Gary Neville has said he will not return to management in the next five years, and admitted Valencia may turn out to be the last coaching job he takes in football.
The former Manchester United defender spent four months in La Liga last season, but was shown the door by the Spanish club after guiding the team to three wins from 16 league games and also left his role with England after Euro 2016.
Neville has a number of interests in and out of football, including a part-ownership position in non-league club Salford City and a stake in several property developments.
Speaking to Sky Sports, Neville said he is now focused on leading those projects to success.
“I always say ‘never say never’ because my love of football is too great, but I genuinely believe it will be very difficult for me to go back into coaching because of my commitment now to so many different things,” Neville said.
“It’s my obligation to deliver Salford City to the Football League. It’s my obligation to roll out Hotel Football internationally.
I can’t go back into coaching now in the short term – the next five years – and the reality of it is I don’t want to.
“It’s my obligation to deliver high-end restaurants with Michael O’Hare. It’s my obligation to deliver St Michael’s, which I believe is the best development in Manchester.
“I can’t go back into coaching now in the short term – the next five years – and the reality of it is I don’t want to.
“It could be that I’m no longer ever a coach in football but that’s not a loss. Some people might think it is, but the fact of the matter is it’s not to me.”
Neville took the Valencia job in December but was sacked in March after a run of form that left the club six points above the relegation zone.
The Spanish giants, now led by Pako Ayesteran, have had eight managers since 2012, but Neville refused to blame outside factors for the club’s struggles under his stewardship.
“There is nothing worse than hearing someone give reasons for why they’ve failed – of course sometimes there are reasons – but you have to take the blame yourself,” Neville added.
“I cannot open that hotel and blame the general manager for it failing. Why? I appointed the general manager.
“I can’t go to Spain for four months, be coach of Valencia, and blame the fact there was a difficult dressing room, I didn’t speak the language, we had bad luck and we missed some chances.
“Why? Because I knew I didn’t speak the language before I went, I knew it was a difficult dressing room, I knew they had sacked lots of managers and I didn’t deal with it.
“People will always look at that externally and think it was a negative experience. For me personally, I lost football matches but what I gained was general experience of life, culture and appreciation for a different country.”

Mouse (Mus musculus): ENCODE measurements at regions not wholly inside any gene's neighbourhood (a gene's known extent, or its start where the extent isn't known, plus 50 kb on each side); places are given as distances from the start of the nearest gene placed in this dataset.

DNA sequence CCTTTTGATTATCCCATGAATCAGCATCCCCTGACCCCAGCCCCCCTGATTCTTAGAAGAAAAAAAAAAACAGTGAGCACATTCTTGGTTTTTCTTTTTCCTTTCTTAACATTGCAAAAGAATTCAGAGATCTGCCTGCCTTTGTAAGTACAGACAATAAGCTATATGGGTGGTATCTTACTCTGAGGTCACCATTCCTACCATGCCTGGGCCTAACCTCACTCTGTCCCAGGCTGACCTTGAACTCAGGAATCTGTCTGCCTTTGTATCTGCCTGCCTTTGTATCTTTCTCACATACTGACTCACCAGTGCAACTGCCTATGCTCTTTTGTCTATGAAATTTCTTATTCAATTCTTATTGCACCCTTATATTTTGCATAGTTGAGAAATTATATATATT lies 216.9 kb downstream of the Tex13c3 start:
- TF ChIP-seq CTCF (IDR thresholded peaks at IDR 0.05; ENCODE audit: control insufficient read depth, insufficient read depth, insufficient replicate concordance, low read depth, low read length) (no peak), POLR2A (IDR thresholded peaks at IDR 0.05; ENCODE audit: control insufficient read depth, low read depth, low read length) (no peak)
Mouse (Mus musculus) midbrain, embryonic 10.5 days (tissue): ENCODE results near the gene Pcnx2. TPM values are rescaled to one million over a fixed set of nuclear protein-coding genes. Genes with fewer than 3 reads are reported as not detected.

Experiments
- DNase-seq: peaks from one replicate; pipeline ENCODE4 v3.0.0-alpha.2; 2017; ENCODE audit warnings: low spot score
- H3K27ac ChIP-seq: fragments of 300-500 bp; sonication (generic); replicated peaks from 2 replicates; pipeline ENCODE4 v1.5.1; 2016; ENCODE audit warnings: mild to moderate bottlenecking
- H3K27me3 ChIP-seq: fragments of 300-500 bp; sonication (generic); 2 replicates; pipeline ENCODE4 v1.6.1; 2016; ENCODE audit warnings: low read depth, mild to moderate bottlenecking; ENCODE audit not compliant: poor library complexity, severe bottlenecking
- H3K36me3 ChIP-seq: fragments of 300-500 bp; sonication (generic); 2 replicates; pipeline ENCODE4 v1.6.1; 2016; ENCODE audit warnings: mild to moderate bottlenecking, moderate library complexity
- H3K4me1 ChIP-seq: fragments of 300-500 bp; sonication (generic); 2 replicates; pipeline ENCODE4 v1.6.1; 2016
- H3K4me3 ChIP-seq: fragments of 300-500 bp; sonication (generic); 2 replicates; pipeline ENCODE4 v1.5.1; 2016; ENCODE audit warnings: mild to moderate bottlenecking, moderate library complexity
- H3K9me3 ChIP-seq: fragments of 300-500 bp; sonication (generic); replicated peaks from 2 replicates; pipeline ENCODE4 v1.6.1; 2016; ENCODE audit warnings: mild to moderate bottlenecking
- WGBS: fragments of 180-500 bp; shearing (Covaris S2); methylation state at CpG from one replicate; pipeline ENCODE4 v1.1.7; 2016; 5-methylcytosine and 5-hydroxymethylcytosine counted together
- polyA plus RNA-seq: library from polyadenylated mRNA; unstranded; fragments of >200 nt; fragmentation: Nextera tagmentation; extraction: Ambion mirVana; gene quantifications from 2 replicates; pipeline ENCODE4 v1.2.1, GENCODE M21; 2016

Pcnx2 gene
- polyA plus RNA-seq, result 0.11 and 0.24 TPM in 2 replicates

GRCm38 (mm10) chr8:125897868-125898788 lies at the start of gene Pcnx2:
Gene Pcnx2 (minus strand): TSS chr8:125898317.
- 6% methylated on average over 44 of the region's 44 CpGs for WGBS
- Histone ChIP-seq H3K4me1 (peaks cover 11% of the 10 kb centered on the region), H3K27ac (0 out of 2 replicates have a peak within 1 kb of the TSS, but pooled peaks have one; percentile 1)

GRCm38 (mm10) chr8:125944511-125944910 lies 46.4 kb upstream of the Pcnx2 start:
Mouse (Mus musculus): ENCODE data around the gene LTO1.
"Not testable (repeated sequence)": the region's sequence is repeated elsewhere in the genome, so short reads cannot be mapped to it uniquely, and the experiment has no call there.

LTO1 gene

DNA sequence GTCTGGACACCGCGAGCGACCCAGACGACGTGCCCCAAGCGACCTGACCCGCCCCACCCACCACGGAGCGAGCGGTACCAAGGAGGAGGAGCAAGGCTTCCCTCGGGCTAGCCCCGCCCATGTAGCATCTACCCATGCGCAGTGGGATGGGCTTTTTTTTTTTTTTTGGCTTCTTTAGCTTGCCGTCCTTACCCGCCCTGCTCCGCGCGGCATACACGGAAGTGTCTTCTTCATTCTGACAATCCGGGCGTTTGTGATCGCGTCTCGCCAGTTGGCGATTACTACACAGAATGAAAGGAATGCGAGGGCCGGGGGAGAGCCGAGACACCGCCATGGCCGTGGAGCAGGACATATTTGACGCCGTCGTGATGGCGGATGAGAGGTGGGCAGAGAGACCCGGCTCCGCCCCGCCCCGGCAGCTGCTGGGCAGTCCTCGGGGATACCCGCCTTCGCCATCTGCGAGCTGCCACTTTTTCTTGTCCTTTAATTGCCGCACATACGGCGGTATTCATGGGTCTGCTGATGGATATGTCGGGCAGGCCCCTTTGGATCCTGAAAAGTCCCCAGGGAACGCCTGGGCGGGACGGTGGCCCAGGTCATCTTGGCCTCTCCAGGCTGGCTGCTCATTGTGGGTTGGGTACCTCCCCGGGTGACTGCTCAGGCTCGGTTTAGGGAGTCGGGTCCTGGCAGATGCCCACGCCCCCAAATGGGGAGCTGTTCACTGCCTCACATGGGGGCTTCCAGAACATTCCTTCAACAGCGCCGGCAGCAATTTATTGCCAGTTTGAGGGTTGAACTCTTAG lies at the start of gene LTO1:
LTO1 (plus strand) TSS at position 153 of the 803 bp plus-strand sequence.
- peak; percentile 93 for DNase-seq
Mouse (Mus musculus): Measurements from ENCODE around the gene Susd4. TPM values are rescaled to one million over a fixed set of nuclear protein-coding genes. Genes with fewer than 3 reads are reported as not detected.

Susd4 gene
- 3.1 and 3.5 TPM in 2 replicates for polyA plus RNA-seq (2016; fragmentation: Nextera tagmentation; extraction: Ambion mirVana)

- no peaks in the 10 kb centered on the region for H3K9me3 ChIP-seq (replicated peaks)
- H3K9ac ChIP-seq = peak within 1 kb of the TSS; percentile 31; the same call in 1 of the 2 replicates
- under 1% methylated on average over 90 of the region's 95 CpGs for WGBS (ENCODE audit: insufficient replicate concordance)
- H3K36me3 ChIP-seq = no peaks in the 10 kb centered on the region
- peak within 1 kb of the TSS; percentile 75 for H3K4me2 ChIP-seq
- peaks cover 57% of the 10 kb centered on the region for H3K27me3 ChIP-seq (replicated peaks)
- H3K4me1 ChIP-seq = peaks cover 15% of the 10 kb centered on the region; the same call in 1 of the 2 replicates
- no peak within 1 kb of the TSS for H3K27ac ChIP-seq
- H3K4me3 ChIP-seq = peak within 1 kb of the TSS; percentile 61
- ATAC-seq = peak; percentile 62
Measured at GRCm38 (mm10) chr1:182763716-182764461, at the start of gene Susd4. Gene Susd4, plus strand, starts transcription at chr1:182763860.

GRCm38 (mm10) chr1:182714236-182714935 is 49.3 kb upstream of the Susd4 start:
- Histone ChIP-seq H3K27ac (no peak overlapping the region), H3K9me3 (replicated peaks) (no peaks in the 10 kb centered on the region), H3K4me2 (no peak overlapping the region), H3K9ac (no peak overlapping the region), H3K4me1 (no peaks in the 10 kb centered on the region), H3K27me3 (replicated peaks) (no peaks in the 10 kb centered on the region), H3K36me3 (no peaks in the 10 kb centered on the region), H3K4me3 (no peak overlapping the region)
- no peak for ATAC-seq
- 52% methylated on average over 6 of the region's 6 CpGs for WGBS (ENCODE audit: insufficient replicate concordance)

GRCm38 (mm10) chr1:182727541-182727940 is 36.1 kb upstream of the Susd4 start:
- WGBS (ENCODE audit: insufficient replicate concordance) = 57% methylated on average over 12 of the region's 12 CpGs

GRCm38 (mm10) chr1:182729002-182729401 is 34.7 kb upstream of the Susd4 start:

The language barrier proved difficult to overcome at Valencia, despite Neville taking Spanish lessons four times a week, and he admitted communication was an issue during his time at the club.
But he said the chance to manage the club the size of Valencia was impossible to turn down.
“I thought, ‘When am I going to get offered an opportunity like this again?’ An English manager coaching a top-four club in Spain,” he added.
“I knew I didn’t speak the language and had been on courses where foreign coaches had talked about the challenges and problems when you don’t speak the language.
“There were two or three big things I did wrong and should have been more insistent on, but I also knew the reason why the owner wanted me to take the job was because he didn’t want a coach to come in, lump six players out, create more upheaval and bring six new coaches in.”
Neville spent four years working under Roy Hodgson as an England coach before joining Valencia, and said football clubs can be too quick to judge failure.
“The FA and Roy Hodgson invested in me for four years and I’m the most experienced I’ve ever been, yet you get chucked overboard,” he continued.
“The reality is the investment has to come through defeat and victory. The pathway for young coaches cannot just be based on a run of defeats or a run of victories otherwise you are forever changing.
“I heard [FA chief executive] Martin Glenn say ex-players go into punditry for the money. It’s not that simple. It’s an excuse, but don’t tell me the problem, tell me the solution.
“Holland have the solution. Ajax have the solution. Barcelona have the solution. There are models out there. They create pathways and they keep you on the pathway.”